Clinton judge rules paper money unfair to blind

Posted by DarthDilbert at 11/29/2006 01:16:00 AM

In a ruling that could "change the face of American currency", U.S. District Judge James Robertson has ordered the Treasury Department to come up with ways for the blind to tell bills apart. I guess Judge Robertson missed class the day that they went over Article I, Section 8 of the US Constitution. It comes at no surprise that he is a Clinton appointee, and also one of the judges who resigned from the FISA court over NSA wiretaps.

I found a number of things strange in his ruling. While praising foreign currency (pages four through six) he notes that the Bank of Canada provides free to blind and low vision individuals "an electronic hand-held note reader" which sounds similar to the device that plaintiff Patrick Sheehan already has and he discussed in page two.

He references legislation from Fortney "Pete" Stark and Joseph P. Kolter. HR 6027, from the 96th Congress, was introduced by Stark and referred to the House Committee on Banking, Finance and Urban Affairs on 4 December 1979 where nothing happened to it. HR 3656, from the 97th Congress, was introduced by Stark and referred to the House Committee on Banking, Finance and Urban Affairs on 20 May 1981 where it was later referred to the Subcommittee on Consumer Affairs and Coinage on 1 June 1981 where nothing happened to it. HR 2666, from the 98th Congress, was introduced by Stark and referred to the House Committee on Banking, Finance and Urban Affairs on 20 April 1983 where it was later referred to the Subcommittee on Consumer Affairs and Coinage on 2 May 1983 where nothing happened to it. HR 2160, from the 102nd Congress, was introduced by Kolter and referred to the House Committee on Banking, Finance and Urban Affairs on 1 May 1991 where it was later referred to the Subcommittee on Consumer Affairs and Coinage on 15 May 1991 where nothing happened to it. Stark has a 100% rating from the ACLU, and Kolter was implicated in the Congressional check kiting scandal accused of heading a conspiracy to launder Post Office money through stamps and postal vouchers. Kolter was later indicted by a Federal grand jury on five felony charges of embezzlement and subsequently pled guilty to conspiring to defraud taxpayers in a stamps-for-cash scheme and was sentenced to six months in prison on 31 July 1996.

He notes that the currency redesign of 1996 incorporated an infrared feature for hand-held currency readers, but then complains that it didn't fall withing the recommendations that the National Academy of Sciences. What was their recommendation? That the denomination numeral be printed on the banknote in black on a white background or in white on a black background. I'm sure that the counterfeiters would have loved that to be introduced. One example after another is provided by the government showing the dangers of certain recommendations towards counterfeit currency, but that doesn't phase Robertson in the least as he states that the recommendations are "unsupported" and are "utterly unpersuasive." He claims that the government "offers no reason to think that the addition of a tactile feature would render U.S. currency more vulnerable to counterfeiting." If he had read his own ruling he would clearly see many reasons as pointed out by the government.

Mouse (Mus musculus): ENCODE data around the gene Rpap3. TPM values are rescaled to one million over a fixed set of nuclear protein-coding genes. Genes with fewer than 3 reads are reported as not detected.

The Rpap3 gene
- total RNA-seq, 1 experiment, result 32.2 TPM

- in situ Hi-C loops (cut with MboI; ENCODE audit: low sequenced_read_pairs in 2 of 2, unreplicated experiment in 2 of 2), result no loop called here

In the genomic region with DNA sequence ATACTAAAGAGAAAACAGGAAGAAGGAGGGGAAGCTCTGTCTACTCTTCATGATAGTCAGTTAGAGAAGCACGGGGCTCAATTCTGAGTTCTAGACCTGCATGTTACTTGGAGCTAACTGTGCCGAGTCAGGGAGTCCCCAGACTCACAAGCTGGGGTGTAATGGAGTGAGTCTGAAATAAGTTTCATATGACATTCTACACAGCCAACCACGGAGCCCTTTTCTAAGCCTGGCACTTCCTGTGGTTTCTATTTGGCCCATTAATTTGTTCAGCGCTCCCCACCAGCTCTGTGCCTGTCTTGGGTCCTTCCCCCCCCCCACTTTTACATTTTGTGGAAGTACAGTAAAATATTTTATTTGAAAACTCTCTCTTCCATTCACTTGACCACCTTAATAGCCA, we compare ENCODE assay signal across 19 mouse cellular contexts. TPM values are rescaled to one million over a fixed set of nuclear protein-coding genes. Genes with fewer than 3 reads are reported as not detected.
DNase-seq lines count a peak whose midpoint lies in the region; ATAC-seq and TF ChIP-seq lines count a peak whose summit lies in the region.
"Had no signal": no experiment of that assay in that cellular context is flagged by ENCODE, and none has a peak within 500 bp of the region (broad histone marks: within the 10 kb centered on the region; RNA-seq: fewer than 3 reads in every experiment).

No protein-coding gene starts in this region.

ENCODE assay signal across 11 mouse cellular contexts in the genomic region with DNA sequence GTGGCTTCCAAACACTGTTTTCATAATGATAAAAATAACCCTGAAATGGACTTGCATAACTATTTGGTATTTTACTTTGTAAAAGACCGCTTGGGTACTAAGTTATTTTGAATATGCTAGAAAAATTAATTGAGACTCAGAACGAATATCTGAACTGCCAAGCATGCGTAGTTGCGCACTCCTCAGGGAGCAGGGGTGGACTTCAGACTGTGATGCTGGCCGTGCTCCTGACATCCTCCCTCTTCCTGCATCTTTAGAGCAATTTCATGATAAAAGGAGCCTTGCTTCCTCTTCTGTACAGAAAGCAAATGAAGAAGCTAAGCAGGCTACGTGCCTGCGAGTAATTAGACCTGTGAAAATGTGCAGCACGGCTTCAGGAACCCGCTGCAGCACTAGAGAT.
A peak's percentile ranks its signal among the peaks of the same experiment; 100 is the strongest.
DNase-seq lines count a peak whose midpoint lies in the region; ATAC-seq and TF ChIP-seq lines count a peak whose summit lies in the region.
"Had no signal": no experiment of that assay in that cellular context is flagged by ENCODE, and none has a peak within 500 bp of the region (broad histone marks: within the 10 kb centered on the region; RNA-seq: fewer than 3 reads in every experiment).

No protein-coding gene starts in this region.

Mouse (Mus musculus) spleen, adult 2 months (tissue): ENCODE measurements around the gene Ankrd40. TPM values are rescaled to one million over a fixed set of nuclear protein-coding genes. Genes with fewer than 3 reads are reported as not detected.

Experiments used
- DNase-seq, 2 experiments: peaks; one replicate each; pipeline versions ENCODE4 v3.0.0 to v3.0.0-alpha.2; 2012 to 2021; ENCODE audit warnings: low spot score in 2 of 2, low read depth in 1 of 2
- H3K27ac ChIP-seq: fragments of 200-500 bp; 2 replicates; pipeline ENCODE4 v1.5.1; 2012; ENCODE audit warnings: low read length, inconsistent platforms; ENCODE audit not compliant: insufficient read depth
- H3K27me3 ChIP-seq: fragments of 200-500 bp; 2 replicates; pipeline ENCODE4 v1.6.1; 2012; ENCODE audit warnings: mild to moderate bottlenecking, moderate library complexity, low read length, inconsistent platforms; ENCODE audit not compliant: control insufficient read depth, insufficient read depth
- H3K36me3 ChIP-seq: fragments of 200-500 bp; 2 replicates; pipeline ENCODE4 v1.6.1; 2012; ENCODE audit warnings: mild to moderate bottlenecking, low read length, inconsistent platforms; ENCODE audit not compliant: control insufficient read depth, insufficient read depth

He states that the contention that any "drastic or sudden changes to the currency would undermine international recognition and acceptance of US currency as a common medium of exchange throughout the world" is "not only unsupported, but, on its face, is fairly absurd." It took me a few minutes to find a quote from former Federal Reserve Chairman Alan Greenspan who said on 13 May 2003 at the introduction of the new $20 design that "The soundness of a nation's currency is essential to the soundness of its economy. And to uphold our currency's soundness, it must be recognized and honored as legal tender and counterfeiting must be effectively thwarted." Greenspan added that "The Federal Reserve is deeply committed to protecting our currency from counterfeiting, ensuring it is always accepted as legal tender and preserving its soundness." If only Robertson was as deeply committed to thwart counterfeit currency as Greenspan.

He refers to the "undue burden" portion of the Rehabilitation Act, and goes on to point out that the changes he wishes to have included in currency would cost $205,500,000 - or an increase in the Bureau of Engraving and Printing's budget by five percent. I'm not sure what classes he took at Western Reserve Academy, Princeton University, or George Washington University Law School - but an increase of $205.5 million not to mention annuals costs estimated at $24 million to clearly be an "undue burden".

I'll be interested to see what his finding for the plaintiff will do to the dollar in currency markets seeing as how they requested a "permanent injunction prohibiting defendant from continuing to manufacture banknotes in the present manner."

San Francisco Chronicle
USA Today
Men's News Daily

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